University of Wisconsin Digital Collections
Link to University of Wisconsin Digital Collections
Link to University of Wisconsin Digital Collections
The State of Wisconsin Collection

Page View

Northrop, E. B.; Chittenden, H. A., Jr. (ed.) / The Wisconsin lumberman, devoted to the lumbering interests of the northwest
(August, 1874)

Alpena Lumber Company. An extensive and prosperous corporation--the company's mill at Alpena, Mich, and yards at Cleveland, Ohio--capacity of the--mill 13,000,000 feet per year--storage capacity of yards at Cleveland 5,000,000 feet--future plans of the company,   pp. 489-490 PDF (759.5 KB)


New era in the lumber trade,   pp. 490-491 PDF (749.6 KB)


Page 490


9  he Wisconain Lumberman.
Manager-S. C. Prentiss, Cleve- i
land.                            i
The superintendent of the mills at
Alpena is Mr. John G. Beekman, who I
has had a long experience in the I
business. Mr. 0. Baker, for four- i
teen years connected with the lumber E
trade, and for five years the foreman I
of the yards of Sheldon & Co., of this X
city, is in the employment of this 1
company as salesman.             I
From the facts herewith presented, 1
our readers will readily conclude that
the Alpena Lumber Company is a
thoroughly substantial corporation,
having everything at its command
for the prosecution of its business,
which must prove a very important
gain to the mercantile interests of
Cleveland.
NEW ERA IN THE LUMBER TRADE.
A few weeks since we expressed
the opinion that the lumber trade
was opening new channels to the in-
jury of the older ones-that the rail-
roads in opening up and developing
the timber resources of the state,
have inaugurated a new era in the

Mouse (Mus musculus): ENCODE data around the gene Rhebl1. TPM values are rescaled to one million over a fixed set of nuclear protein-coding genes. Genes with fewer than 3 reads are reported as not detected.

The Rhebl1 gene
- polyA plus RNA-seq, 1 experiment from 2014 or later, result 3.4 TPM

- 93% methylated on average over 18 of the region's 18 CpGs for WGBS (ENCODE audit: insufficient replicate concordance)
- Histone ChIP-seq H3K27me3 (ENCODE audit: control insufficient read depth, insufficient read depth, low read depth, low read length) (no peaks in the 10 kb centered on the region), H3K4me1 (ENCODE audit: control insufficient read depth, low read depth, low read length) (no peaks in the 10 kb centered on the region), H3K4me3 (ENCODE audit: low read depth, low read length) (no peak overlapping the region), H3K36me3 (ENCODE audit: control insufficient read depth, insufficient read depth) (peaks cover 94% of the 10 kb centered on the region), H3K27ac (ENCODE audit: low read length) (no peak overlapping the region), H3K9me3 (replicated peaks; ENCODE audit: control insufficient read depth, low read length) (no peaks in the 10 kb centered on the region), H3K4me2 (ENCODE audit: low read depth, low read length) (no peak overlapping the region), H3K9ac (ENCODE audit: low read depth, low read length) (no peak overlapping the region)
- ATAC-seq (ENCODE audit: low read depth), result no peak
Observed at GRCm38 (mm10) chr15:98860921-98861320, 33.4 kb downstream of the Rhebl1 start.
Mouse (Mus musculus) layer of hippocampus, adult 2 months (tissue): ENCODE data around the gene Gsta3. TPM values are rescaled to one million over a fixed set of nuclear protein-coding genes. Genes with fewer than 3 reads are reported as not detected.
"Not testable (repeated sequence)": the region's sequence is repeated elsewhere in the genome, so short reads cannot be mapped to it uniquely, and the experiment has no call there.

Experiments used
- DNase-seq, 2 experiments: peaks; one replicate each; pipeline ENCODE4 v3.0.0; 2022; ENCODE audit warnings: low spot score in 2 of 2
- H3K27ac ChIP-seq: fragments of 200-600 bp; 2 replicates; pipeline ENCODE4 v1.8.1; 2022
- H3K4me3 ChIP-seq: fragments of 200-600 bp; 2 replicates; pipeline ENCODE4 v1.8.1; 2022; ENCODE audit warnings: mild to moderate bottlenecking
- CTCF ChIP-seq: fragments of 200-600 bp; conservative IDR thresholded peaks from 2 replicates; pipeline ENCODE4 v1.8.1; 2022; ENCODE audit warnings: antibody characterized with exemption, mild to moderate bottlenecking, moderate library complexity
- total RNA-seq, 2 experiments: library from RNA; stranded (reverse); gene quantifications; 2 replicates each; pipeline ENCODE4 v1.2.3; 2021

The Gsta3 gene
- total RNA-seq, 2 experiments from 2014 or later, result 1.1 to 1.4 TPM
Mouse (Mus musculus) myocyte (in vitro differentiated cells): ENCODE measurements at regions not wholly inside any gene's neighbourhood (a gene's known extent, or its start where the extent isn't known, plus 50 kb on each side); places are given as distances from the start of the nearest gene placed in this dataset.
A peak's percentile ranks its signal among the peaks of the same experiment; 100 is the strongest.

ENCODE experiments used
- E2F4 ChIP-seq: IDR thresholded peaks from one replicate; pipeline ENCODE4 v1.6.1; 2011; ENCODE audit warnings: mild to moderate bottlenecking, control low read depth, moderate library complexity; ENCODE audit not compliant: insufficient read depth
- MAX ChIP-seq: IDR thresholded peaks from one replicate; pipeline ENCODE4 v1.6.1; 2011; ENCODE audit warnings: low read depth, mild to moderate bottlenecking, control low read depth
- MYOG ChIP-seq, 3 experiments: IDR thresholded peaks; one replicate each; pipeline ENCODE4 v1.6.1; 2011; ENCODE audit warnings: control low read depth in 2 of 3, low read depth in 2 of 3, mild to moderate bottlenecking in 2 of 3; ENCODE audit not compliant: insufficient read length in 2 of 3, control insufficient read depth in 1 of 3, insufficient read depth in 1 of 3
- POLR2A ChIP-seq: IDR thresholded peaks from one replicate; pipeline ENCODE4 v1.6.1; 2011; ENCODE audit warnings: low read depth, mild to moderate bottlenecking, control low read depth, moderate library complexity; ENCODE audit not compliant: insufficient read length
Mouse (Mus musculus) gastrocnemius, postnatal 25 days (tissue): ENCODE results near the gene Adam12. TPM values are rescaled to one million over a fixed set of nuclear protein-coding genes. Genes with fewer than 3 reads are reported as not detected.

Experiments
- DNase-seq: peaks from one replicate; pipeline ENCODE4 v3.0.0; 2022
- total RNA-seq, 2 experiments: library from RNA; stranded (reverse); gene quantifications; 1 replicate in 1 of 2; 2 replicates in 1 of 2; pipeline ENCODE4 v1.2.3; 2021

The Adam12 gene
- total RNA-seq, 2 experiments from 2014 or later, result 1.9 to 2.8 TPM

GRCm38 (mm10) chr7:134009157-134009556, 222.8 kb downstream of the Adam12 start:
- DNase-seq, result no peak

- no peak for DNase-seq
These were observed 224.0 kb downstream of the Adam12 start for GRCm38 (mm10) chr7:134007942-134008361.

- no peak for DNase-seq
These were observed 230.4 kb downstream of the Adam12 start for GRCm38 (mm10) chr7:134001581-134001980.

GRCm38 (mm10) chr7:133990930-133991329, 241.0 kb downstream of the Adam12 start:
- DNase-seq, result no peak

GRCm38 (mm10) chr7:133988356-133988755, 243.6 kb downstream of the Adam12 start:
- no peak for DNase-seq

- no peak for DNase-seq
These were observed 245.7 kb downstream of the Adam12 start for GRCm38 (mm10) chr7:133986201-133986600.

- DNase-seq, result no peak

lumber business that was not dream-
ed of a few years ago. The mills
located along the F. & P. M. Rail-
road, and contiguous to good timber,
are multiplying rapidly, and the ship-
ment of lumber from these mills has
increased from year to year until it
has now reached a point of consider-
able magnitude. We hold that lum-
ber can be manufactured much
cheaper at these mills than at those
put to the expense of drying logs for
supply. An exchange took excep-
tions to these views, and stated that
it was mere fallacy to suppose that
lumber could be manufactured cheap
er at interior mills than at those loca-
ted on navigable streams. We see
nothing fallacious about our argu-
ment. Let us lo6k at the facts. The
interior mills are in nearly all in-
stances located in the very midst of
good timber, which can be procured
at all seasons of the year and at a
''I
Il
II
Ii
nere nominal cost; while the mills
n the Saginaw Valley and on the
west shore of Lake Michigan are put
to a very large annual expense for
their supply, and are subject to all
the vagaries of the weather for this
supply. One reason for the pros-
perity which attends the interior
nills is, that the buyer and seller are
brought into closer contact, and as
they generally sell by the car-load to
to the consumer, they have none of
the troubles with the commission
men, so much complained of by the
west shore and Saginaw manufactur-
ers. And as to shipments by rail, it
is well known that they are constant-
ly increasing, and will in all proba-
bility continue to increase until the
bulk of the lumber is carried off in
this manner. On this point the same
exchange says:
"The shipments of lumber by rail
have very largely increased during
the last two years in the Saginaw
Valley, whether it was formerly the
almost universal custom to ship by
water. The change is owing to vari-
ous causes which are likely to con-
tinue and even grow more potent.
Rail transportation is lower on ac-
count of competition and the increas-
ed facilities possessed. In all cases
where trans-shipment from vessel to
rail is necessary, the all rail route is
not usually more expensive than the
route partially by water. The man-
agers of railroads leading into the
valley have stated that if they could
have sufficient business in lumber
transportation they could afford to
do it at prices as favorable as ordi-
nary rates by water and rail com-
bined. The excessive amount of
lake tonnage for lumber carrying in
connection with the increased busi-
ness of the railroads in this branch
of business seems to account for the
exceedingly depressed condition of
lake freights this season. Certainly
the low rates are not owing to any
falling off in the amount of lumber
shipments for the season. uplto this
date. "
490


Go up to Top of Page